How?

As detailed in a previous discussion, TV senior management have mismanaged product management: They have created the unnecessary demise of free to air TV as the ideal mass marketing medium for advertisers, and the medium of choice for entertainment for households.

With some ego-left-at-the-door collaboration and creative effort between strategists (like me) and industry specialists, shareholders and financiers, backed by dedicated support of the Board of Directors, TV could skyrocket in commercial influence, share of leisure time of consumers, and leadership of socio/cultural norms beyond the imaginations of the existing industry.

It never fails to amaze me that industries so closely reliant upon advanced marketing management, are so reluctant to utilise and apply the tools and science that they have so often observed to work miracles.
I’d be thrilled if someone could explain why Channel Ten has thrown out a tender to help it save it business? Corporate arrogance? Embarrassment? Shame? Ignorance? It defied rational and common sense to not call for help when you are in trouble… only the most stubborn of executives must captain their ship onto the rockets and refuse to call mayday…
The TV industry could very well end up alongside `horse and buggies as a quaint historical notion… such a shame when, turned NOW, could stand again as the unchallengeable number one choice for entertainment of the masses.

Ideally, of all industries, TV SHOULD be one that embraces ‘marketing’ with a passion… not only to best understand their clients, but it SHOULD be their business to understand the element of PROMOTION, which they are key to supplying,12.5% to 25 % of the marketing mix, and, in B2C marketing, sometimes over 25% of total expenditure.

However, TV management has been systematically destroying itself by overtly breaching every possible concept within the arsenal of strategic marketing managers’ armaments.

Is it no wonder that Channel Ten (sometimes called the Simpsons repeat channel) can hardly raise a rating?

Is any EDUCATED business strategist surprised that Chanel Nine has turned, in panic, to mass retrenchments?

Is there damning evidence that ABC executives are actually surprised that ABC is finding itself higher placed in ratings than ever before?

What free to air TV management in Australia has done wrong is ample content for a three year full time marketing course – on “How not the embrace the knowledge and methods of proven strategic marketing management”.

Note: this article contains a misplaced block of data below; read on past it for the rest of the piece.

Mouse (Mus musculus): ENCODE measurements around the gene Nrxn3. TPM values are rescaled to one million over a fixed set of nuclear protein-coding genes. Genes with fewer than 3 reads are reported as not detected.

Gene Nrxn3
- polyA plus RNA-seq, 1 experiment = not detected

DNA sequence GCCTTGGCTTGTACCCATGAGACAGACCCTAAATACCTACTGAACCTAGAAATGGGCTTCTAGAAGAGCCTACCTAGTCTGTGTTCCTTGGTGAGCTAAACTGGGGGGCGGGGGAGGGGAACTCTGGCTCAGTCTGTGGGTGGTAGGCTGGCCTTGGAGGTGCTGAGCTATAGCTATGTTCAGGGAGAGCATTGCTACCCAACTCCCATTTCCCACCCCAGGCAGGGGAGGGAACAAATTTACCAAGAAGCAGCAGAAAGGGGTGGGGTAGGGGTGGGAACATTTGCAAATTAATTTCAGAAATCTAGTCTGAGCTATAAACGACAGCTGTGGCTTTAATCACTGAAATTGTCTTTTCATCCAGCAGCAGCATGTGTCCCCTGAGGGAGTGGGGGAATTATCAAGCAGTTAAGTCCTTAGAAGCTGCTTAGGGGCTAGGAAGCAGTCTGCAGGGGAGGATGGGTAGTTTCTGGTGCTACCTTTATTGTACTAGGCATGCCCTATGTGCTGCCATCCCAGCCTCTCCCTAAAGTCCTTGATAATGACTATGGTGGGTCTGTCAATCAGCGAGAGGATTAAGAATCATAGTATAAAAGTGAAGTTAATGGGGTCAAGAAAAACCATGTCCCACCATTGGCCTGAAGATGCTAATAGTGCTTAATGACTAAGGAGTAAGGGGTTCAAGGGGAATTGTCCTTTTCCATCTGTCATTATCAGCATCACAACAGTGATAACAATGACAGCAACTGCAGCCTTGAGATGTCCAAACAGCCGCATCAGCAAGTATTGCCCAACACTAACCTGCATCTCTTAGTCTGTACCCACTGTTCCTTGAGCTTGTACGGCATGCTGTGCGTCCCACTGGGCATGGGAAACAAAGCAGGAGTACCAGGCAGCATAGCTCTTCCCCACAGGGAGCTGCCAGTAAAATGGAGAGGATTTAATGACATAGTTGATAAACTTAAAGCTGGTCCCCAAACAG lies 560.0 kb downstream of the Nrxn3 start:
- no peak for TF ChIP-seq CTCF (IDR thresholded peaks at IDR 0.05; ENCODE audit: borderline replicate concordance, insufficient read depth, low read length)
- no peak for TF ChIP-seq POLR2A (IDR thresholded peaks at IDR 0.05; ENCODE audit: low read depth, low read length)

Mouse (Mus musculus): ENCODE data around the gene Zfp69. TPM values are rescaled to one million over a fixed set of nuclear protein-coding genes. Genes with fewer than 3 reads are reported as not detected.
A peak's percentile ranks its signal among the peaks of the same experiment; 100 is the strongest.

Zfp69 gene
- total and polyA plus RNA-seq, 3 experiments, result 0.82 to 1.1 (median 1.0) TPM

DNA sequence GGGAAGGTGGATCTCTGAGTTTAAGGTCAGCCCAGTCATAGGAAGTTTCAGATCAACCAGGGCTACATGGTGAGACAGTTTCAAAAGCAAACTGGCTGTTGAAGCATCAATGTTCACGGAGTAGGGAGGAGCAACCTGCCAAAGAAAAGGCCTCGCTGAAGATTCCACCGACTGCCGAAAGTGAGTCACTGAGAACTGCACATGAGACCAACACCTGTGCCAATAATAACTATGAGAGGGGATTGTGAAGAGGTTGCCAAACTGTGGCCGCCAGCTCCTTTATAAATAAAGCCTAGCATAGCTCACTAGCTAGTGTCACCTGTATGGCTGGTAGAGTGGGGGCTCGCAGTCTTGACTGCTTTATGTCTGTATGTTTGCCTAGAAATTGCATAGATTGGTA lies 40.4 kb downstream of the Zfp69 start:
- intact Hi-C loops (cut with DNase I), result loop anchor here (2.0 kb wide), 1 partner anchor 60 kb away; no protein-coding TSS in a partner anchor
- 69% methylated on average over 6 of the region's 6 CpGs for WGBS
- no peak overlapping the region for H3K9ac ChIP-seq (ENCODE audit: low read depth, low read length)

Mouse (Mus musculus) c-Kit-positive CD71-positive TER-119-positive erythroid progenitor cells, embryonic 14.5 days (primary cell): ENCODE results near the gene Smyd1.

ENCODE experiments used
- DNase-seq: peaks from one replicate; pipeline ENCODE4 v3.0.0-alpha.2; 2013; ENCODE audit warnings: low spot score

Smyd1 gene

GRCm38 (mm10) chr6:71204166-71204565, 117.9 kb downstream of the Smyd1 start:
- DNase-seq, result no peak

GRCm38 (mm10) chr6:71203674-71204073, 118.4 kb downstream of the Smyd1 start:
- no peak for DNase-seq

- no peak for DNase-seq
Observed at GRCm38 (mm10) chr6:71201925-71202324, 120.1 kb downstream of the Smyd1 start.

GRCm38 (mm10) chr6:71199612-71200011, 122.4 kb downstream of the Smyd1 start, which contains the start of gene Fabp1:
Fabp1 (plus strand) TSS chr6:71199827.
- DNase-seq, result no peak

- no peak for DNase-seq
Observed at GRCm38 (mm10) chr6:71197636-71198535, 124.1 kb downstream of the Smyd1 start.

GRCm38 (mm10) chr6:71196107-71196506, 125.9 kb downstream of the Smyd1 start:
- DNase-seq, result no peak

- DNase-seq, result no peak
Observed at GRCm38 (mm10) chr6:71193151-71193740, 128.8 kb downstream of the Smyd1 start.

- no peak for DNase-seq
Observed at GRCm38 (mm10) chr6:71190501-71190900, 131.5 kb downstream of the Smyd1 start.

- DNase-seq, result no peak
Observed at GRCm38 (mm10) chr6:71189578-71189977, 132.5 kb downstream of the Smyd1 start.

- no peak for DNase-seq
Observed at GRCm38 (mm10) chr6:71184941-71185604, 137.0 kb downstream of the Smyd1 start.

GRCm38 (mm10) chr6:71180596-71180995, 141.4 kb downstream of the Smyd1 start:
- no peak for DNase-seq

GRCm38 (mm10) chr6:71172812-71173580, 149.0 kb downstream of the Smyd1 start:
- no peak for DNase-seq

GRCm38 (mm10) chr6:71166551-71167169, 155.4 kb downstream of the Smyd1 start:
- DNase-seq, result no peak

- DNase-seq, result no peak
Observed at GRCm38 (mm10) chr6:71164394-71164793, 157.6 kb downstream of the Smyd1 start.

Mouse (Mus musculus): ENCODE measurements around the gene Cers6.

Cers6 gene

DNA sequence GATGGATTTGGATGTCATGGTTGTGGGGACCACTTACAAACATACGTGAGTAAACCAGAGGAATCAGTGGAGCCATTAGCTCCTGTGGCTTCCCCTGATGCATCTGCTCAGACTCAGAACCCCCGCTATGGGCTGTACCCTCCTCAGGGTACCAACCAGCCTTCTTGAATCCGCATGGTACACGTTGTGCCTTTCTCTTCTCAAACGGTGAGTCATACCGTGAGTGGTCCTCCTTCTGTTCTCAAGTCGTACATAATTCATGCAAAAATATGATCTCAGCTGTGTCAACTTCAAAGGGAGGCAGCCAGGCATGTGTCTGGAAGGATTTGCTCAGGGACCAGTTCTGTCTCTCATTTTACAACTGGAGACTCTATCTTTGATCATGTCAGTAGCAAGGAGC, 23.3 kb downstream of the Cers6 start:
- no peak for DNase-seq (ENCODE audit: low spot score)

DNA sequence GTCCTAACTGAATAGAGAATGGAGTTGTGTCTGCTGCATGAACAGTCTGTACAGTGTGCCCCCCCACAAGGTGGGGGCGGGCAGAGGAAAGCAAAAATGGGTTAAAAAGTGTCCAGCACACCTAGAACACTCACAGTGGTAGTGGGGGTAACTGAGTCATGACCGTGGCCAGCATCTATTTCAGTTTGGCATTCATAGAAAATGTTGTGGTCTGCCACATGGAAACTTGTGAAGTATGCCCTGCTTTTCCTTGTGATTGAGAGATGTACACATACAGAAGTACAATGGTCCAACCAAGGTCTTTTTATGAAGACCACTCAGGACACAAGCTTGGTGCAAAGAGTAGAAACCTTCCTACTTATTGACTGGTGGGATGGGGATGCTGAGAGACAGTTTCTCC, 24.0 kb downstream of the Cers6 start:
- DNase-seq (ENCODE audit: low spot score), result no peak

This could NOT have come at a worse time for marketers, particularly FMCG marketers, who desperately need a spearhead promotional medium that can reach big grabs of population awareness in a single investment decision.

In the old days, when TV was content first and cost-cutting last, when imagination and creativity led content decisions instead of revenue grabs, “me-too-ism” and short-term snatchers of high profit, HUT (homes using Television) was at 98% and high ratings were challenging high 40’s.

Even the highest ratings now rarely enter the 30’s.

“Oh, it not TV executives” is the cry, “Its the Internet”. BULL! If TV executive shad embraced 1% of strategic marketing expertise they would have been able to undermine the Internet becoming a medium of choice for leisure time, and significantly reduce households from developing new habits, and from web sites seducing a reluctantly disenfranchised population. Even now, they could turn this enemy into an ally, if they gave countenance to marketing strategy.

What on earth justified undermining the cultural norm of Australians joining together for their 8:30pm Sunday movie? Who actually believes that relying on one quality content show will satisfy a remote-loving viewer for a week.

What purpose did de-regulation serve but the permit such offensive and disruptive proportions of advertising that people reached for their i-phones or lap tops for respite? What self-deceptive denial allowed TV management to allow this terminal policy to perpetuate?
Anyone with formal marketing training can easily see senior management of free to air TV has no understanding of consumer behaviour, rudimentary life-cycle theory, the Boston Matrix, or product portfolio management, of segmentation, of brand management, of targeting and positioning, of modified vs straight re-buy buying behaviour, of new product development, of trending, and certainly no idea of the concept of blue-ocean strategy.

So fatally and fanatically arrogant that they ‘know better’, the free to air TV industry will most likely be regarded in history as laughable as Ken Olson, president, chairman & founder-Digital Equipment Corp., 1977, who said… “There is no reason anyone would want a computer in their home”.

In theory, of course, FTA TV is saveable. But, in practice, it would take a ferociously focused and determined Board of Management, with the support of shareholders, cooperation of middle management and budget to match, to turn things around at this late stage.